Hartford police said the victim reported he was driving west on Norfolk Street when a bullet grazed him on the head. He crashed his vehicle into a garage near the intersection of Norfolk Street and Baltimore Street then flagged down a police officer.

    The victim suffered minor injuries, police said. He has not been identified, but police indicated that he had an existing warrant for his arrest.

    Police are investigating the incident.



    Photo Credit: NBC Connecticut

    Hartford police investigating after a man was possibly grazed in the head by a bullet then crashed his car on Norfolk Street Wednesday.Hartford police investigating after a man was possibly grazed in the head by a bullet then crashed his car on Norfolk Street Wednesday.

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    Two people have been arrested and charged in connection with the kidnapping of a woman from a West Haven home Tuesday morning. 

    Police said they responded to Yale-New Haven Hospital at 2:40 a.m. Tuesday to investigate a domestic violence case and the victim said a man and a woman assaulted her at a West Haven home, forced her into the trunk of a car and drove to Milford, where she escaped and alerted a resident who called Milford Police, police said. 

    Police identified the suspects as 31-year-old Jason Kaufman, of West Haven, and 29-year-old Jenny Santamauro, also of West Haven. 

    The victim was sent to Yale-New Haven Hospital to be treated for injuries and West Haven detectives found Kaufman, Santamauro and 42-year-old Christopher Nussas, of West Haven, in New Haven where they were taken into custody.

    Kaufman and Santamauro were charged with kidnapping in the second degree, assault in the second degree, reckless endangerment in the first degree and unlawful restraint in the first degree. 

    Both were held on a $100,000 bond and were arraigned in Milford Superior Court. 

    Police said Nussas was arrested on an outstanding warrant.



    Photo Credit: West Haven Police

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    Vince Wilfork is set to announce his retirement from the league at Gillette Stadium, where he used to play for 11 seasons.

    The defensive tackle, who has played a total of 13 seasons in the NFL, will make his announcement Wednesday afternoon.

    Wilfork hinted to his retirement in a commercial that was released on Monday.

    Check back later for an updated story.



    Photo Credit: FILE - Getty Images

    FOXBORO, MA - DECEMBER 24: Vince Wilfork #75 of the New England Patriots prepares for drills before a game against the Miami Dolphins at Gillette Stadium on December 24, 2011 in Foxboro, Massachusetts.FOXBORO, MA - DECEMBER 24: Vince Wilfork #75 of the New England Patriots prepares for drills before a game against the Miami Dolphins at Gillette Stadium on December 24, 2011 in Foxboro, Massachusetts.

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    Red Sox broadcaster Jerry Remy will begin chemotherapy treatment for his lung cancer this month, he announced in a statement Wednesday.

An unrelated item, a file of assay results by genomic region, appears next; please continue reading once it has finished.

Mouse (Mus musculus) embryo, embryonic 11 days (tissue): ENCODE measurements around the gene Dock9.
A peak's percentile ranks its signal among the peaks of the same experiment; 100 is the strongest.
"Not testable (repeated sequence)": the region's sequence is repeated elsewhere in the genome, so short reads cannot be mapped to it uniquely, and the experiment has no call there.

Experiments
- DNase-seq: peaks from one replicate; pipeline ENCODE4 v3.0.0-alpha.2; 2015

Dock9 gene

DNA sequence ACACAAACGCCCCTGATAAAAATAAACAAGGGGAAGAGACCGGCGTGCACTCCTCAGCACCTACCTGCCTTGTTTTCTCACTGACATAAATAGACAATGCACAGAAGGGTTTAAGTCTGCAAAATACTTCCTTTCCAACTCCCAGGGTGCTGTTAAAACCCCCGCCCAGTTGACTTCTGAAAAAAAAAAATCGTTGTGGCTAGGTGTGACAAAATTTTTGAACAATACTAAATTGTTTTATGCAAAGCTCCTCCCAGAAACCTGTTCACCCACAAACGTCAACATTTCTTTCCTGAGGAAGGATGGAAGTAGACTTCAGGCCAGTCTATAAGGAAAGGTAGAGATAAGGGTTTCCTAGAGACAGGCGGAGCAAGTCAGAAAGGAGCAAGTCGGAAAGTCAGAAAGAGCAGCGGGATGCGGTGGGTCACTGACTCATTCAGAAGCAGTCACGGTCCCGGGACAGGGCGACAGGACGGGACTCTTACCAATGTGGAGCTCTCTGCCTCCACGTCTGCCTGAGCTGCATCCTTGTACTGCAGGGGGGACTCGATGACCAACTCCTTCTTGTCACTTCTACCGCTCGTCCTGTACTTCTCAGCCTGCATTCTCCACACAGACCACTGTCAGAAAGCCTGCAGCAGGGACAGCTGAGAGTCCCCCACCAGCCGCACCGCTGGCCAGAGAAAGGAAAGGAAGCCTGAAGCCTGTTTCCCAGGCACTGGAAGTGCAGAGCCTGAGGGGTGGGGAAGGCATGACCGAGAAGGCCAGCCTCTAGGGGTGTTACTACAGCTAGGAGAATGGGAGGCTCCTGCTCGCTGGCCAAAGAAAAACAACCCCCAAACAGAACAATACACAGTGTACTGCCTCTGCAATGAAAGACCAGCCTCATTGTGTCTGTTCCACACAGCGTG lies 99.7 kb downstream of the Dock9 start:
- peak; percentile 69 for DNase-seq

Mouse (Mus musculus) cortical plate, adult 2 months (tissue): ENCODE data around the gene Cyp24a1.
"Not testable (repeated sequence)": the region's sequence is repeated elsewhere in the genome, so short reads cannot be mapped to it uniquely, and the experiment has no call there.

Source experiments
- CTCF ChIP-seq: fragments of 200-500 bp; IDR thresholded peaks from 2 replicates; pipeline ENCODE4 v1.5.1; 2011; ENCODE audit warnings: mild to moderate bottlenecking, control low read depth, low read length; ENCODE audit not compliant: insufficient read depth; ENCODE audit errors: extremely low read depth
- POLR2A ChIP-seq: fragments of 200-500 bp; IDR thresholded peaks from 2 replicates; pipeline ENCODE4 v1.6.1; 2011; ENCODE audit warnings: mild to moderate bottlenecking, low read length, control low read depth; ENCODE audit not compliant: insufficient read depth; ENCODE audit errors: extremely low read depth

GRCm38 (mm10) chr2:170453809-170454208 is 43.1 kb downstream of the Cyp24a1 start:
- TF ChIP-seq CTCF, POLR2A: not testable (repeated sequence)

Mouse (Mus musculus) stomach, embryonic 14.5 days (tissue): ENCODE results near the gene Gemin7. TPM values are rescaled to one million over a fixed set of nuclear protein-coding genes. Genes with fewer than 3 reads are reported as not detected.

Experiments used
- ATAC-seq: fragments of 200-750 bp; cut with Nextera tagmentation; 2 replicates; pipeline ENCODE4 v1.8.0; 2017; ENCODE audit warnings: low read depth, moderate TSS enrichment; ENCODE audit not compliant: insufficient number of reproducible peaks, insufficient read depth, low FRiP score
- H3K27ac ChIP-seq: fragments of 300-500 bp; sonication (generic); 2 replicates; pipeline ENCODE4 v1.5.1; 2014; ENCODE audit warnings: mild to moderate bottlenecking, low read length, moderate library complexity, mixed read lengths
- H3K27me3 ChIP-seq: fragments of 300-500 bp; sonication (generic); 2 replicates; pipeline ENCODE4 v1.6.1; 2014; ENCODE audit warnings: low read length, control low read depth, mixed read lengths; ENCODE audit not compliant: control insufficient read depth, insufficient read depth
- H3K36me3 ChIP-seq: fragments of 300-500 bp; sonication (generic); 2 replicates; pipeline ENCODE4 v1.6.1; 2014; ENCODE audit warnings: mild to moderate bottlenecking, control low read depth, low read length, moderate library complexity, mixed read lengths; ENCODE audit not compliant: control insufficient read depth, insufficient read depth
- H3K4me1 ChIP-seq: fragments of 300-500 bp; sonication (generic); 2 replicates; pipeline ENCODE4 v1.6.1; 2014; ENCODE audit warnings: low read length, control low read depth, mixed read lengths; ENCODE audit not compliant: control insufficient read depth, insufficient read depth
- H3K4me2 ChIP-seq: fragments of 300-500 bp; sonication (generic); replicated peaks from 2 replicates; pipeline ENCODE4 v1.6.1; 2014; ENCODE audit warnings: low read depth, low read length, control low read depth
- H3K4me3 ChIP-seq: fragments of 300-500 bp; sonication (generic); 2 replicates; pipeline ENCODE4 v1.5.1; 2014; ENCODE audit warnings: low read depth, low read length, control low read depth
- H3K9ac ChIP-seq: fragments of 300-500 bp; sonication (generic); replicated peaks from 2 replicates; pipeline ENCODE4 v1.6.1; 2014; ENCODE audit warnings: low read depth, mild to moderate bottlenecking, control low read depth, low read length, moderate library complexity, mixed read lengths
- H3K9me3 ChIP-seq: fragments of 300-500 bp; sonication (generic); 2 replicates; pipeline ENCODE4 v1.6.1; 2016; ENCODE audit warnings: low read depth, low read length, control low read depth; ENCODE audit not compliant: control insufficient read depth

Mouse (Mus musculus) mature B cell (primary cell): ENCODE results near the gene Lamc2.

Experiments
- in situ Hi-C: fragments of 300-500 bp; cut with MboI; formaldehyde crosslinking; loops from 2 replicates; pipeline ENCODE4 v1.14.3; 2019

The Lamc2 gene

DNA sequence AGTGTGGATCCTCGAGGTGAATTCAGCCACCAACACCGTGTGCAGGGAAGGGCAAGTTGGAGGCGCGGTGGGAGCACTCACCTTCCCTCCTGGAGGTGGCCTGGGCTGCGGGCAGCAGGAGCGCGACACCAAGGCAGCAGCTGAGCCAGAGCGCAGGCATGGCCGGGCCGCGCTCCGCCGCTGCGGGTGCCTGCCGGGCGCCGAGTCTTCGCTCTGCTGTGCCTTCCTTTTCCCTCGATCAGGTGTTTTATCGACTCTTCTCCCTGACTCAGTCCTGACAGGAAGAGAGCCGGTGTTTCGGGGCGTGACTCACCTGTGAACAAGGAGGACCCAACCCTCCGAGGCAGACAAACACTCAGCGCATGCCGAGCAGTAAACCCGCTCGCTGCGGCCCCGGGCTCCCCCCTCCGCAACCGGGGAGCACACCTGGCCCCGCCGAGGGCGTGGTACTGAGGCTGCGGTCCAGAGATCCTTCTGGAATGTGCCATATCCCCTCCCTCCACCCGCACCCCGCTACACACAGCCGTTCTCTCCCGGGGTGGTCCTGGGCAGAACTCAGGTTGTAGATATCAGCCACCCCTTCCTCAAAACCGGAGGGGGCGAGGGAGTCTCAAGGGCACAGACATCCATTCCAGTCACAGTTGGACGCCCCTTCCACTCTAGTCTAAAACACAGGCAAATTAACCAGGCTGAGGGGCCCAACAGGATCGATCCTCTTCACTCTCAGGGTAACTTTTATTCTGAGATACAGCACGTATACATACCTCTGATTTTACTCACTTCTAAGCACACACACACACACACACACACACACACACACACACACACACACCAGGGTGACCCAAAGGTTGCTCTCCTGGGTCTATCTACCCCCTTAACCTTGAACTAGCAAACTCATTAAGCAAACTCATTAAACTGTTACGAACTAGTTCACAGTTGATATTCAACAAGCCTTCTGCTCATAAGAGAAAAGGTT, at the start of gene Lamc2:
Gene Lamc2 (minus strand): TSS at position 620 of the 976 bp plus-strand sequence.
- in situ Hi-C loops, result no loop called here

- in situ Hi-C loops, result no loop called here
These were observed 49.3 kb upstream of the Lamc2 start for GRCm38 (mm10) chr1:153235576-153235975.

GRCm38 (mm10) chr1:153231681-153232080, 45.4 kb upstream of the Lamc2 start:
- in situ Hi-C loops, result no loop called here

"I'm still recovering from the lung cancer surgery I had back in June and will soon enter the next stage of my cancer treatment," Remy said. "I've met with my doctors and I'll start receiving chemotherapy treatments late this month."

    Remy confirmed the return of his cancer in June — his fifth relapse.

    "I have some difficult challenges in front of me, but I plan to keep fighting this thing," he said Wednesday. "I'd like to thank everybody for their many thoughts and prayers and continued support."



    Photo Credit: NBC Boston

    Jerry Remy.Jerry Remy.

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    The fight to revive middle school sports in Southington after programming was cut over budget concerns continues.

    Thursday, the Southington Middle School Athletics Association will ask the board of education to approve their new plan to accept funds they’ve collected, as well as implement a new method of paying to keep kids on the field.

    For Erika Simons, mother of a middle school student at Depaolo Middle School, hearing that sports funding was cut this summer from the board’s budget was a disappointment. “Getting kids involved in extra-curricular activities is very important,” said Simons, “so I didn’t like that they were cutting the middle school sports.”

    Simons’ son wanted to be on the cross-country team this spring. Now, she and her son are realizing that dream may not become a reality.

    Once the board of education announced they’d be cutting sports funding, a parent group set to work and has collected $10,000 in pledges to fund fall sports – boys and girls soccer, and girls volleyball.

    Thursday, the Southington Middle School Athletic Association will ask the board to approve the association’s partnership with the school, and to implement a $100 activity fee per sport to help cover the costs.

    For Kristin Moran, the fee’s expensive for her family since her son plays three sports.

    “(I’m) starting to think now about what other options are out there as far as additional leagues and other resources,” said the Southington mother.

    Association Board President Mike DeFeo said pay-for-play fees should cover half of the total transportation and coach costs – a $90,000 price tag.

    Moran’s son will attend Depaolo next fall, but she’s waiting to tell her year-round athlete what his athletic future looks like.

    “I knew he would be heartbroken,” said Moran, “and I’m sort of hoping that maybe the pendulum swings the other way by the time he reaches middle school.”

    The fundraising deadline is Sept. 8.